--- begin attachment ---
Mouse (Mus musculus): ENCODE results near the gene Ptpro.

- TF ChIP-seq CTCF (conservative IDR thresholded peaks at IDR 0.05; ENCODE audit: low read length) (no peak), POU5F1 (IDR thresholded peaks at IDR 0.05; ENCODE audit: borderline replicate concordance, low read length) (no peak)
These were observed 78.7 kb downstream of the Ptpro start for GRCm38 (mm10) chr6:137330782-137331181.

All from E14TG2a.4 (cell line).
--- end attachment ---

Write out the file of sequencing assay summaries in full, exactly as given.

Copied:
Mouse (Mus musculus): ENCODE results near the gene Ptpro.

- TF ChIP-seq CTCF (conservative IDR thresholded peaks at IDR 0.05; ENCODE audit: low read length) (no peak), POU5F1 (IDR thresholded peaks at IDR 0.05; ENCODE audit: borderline replicate concordance, low read length) (no peak)
These were observed 78.7 kb downstream of the Ptpro start for GRCm38 (mm10) chr6:137330782-137331181.

All from E14TG2a.4 (cell line).